For a genre that people always say is dead, the movie musical is reborn really often. Three years ago, Frozen brought the genre back from the brink. Before that it was Sweeney Todd and Once, after Chicago and Moulin Rouge! did the same. The musical may be just as common today as in prior decades, but that doesn’t make the masterpieces any less special when they flitter into theatres. La La Land is one such delight.
A love letter not just to the classic movie musicals of the ’50s and ’60s but also to sweeping romances and the glitzy mythology of Hollywood, La La Land has been the buzzed-about movie this year, since first storming Toronto International Film Festival in September. In a rare instance of hype being on the mark, everything you’ve heard about the Best Picture frontrunner is true.
Mia (Emma Stone) and Sebastian (Ryan Gosling) first meet-cute in L.A. traffic, with him honking incessantly and her giving him the finger. Mia came to Hollywood with starry-eyed dreams, but spends her days working as a barista and getting rejected at auditions. Sebastian is an old-fashioned jazz pianist whose passion and intensity constantly get in the way of his own success.
They meet soon again when Mia is walking home from a party and hears Sebastian’s music coming from a restaurant and she enters, entranced, just in time to witness Sebastian getting fired for deviating from the banal set list. He blows her off in anger.
The third time’s the charm, though, when Mia is at a backyard party months later and spies the pompous pianist playing keytar in an ’80s cover band. Their playful spark and ribbing of each other quickly lead to romance blossoming in such joyous ways, it makes you want to stand up and sing. Thankfully, the characters do it for you.
Like the musicals of the era of West Side Story and Bye Bye Birdie, La La Land‘s characters break into song when spoken words just aren’t enough to convey how they feel. In a lot of ways, a musical is determined by its songs, of which La La Land is populated with some great ones. A difference between a good musical and a great one, though, is the addition of dancing, and the choreography here is a wonder to behold.
To make it all seem even more impressive, writer-director Damien Chazelle shoots each of his show-stopping musical numbers in one or two continuous shots, which should feel like an ostentatious gimmick but doesn’t. It makes the movie feel all the more alive because of the danger you know existed at any moment during filming, should the slightest mistake be made on anyone’s part.
Thankfully, Stone and Gosling are beyond pros here. After already developing their crackling chemistry in Crazy, Stupid, Love. and Gangster Squad, the two fall into a perfect rhythm instantly from their first scene together.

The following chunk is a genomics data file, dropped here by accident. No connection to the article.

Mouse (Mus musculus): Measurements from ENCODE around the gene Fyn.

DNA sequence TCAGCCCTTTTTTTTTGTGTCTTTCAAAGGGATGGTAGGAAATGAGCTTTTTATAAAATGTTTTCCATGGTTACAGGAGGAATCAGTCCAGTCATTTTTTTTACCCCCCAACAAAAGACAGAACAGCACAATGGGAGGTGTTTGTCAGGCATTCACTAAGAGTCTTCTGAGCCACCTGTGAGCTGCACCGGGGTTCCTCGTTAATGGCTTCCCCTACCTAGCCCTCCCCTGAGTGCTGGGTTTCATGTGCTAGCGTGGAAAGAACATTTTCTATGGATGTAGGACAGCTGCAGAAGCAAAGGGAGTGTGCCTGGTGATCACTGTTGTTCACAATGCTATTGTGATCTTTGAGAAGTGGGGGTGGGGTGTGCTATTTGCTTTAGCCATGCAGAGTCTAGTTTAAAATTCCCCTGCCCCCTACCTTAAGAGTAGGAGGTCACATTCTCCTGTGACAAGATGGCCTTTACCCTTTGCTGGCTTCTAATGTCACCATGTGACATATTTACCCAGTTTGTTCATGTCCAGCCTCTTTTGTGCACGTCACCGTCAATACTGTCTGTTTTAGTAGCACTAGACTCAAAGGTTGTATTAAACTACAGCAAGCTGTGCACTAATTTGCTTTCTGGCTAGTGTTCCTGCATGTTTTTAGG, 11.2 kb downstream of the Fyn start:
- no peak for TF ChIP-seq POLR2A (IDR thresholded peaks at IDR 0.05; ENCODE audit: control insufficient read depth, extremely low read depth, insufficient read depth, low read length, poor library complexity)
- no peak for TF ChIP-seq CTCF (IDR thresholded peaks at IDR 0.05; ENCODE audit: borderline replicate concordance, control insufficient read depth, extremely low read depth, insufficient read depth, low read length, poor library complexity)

Stone gives the greatest performance yet of her impressive resume, including her work in Easy A, The Help, and Birdman. The range of emotions Mia has to go through, sometimes simultaneously, would be a massive task for any actor, but to also be able to fold singing and dancing into the mix is no small feat. If this weren’t such a tight year for lead female performances, Stone’s performance would be a shoo-in for the Oscar come February.
Gosling has built such a respectable stable of dramas in his adult career, from Half-Nelson and Blue Valentine to Drive and The Big Short, it can be easy to forget he got his start alongside Justin Timberlake and Britney Spears as a ’90s Mouseketeer. The song-and-dance skills he learned at that formative age come into perfect use in La La Land, most notably in a winningly perfect dance sequence while walking Mia to her car one night.
This is Chazelle’s third movie, whose low-budget first feature, Guy and Madeline on a Park Bench, also happened to be a jazz-infused musical. His second feature was the claustrophobically intense Whiplash, starring Miles Teller as a jazz drummer and J.K. Simmons as his abusive mentor. La La Land is his most impressive work yet.
What 2011’s Best Picture winner The Artist was to black-and-white, La La Land is to Technicolor. Chazelle and cinematographer Linus Sandgren paint with vibrant colours that don’t seem to have existed onscreen since the ’60s or ’70s (outside of Tarantino pictures). The movie radiates energy throughout, fully erupting whenever the characters burst into song.
Chazelle’s script frames itself in seasons, and it logically follows that some seasons are more happy than others, particularly since the movie deals with the cost of one being a dreamer. Not everything in the movie is laughter and dancing, but while the La La Land may take some paths you don’t personally care for — I didn’t, at first — it must be said that everything that happens is true to what ultimately serves the movie best.
The films destined to be classics stay with you after you leave the theatre, lingering in your thoughts and making you see the world slightly differently for a while. I can say that in the 24 hours since first watching La La Land, I haven’t been able to stop thinking about it. The happy scenes make me bounce with joy remembering them. The sad ones crush me to recall. I can’t shake a one of them, though, and can’t wait to experience it all again.
La La Land is exactly what the world needs right now.